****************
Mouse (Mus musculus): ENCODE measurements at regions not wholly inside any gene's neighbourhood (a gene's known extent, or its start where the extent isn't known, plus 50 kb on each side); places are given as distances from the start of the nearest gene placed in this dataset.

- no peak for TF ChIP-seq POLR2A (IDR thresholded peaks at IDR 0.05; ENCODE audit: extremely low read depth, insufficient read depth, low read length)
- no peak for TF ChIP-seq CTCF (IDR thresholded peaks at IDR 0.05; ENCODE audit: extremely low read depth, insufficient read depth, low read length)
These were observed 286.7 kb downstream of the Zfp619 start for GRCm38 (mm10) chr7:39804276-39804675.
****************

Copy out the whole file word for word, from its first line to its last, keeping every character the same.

Mouse (Mus musculus): ENCODE measurements at regions not wholly inside any gene's neighbourhood (a gene's known extent, or its start where the extent isn't known, plus 50 kb on each side); places are given as distances from the start of the nearest gene placed in this dataset.

- no peak for TF ChIP-seq POLR2A (IDR thresholded peaks at IDR 0.05; ENCODE audit: extremely low read depth, insufficient read depth, low read length)
- no peak for TF ChIP-seq CTCF (IDR thresholded peaks at IDR 0.05; ENCODE audit: extremely low read depth, insufficient read depth, low read length)
These were observed 286.7 kb downstream of the Zfp619 start for GRCm38 (mm10) chr7:39804276-39804675.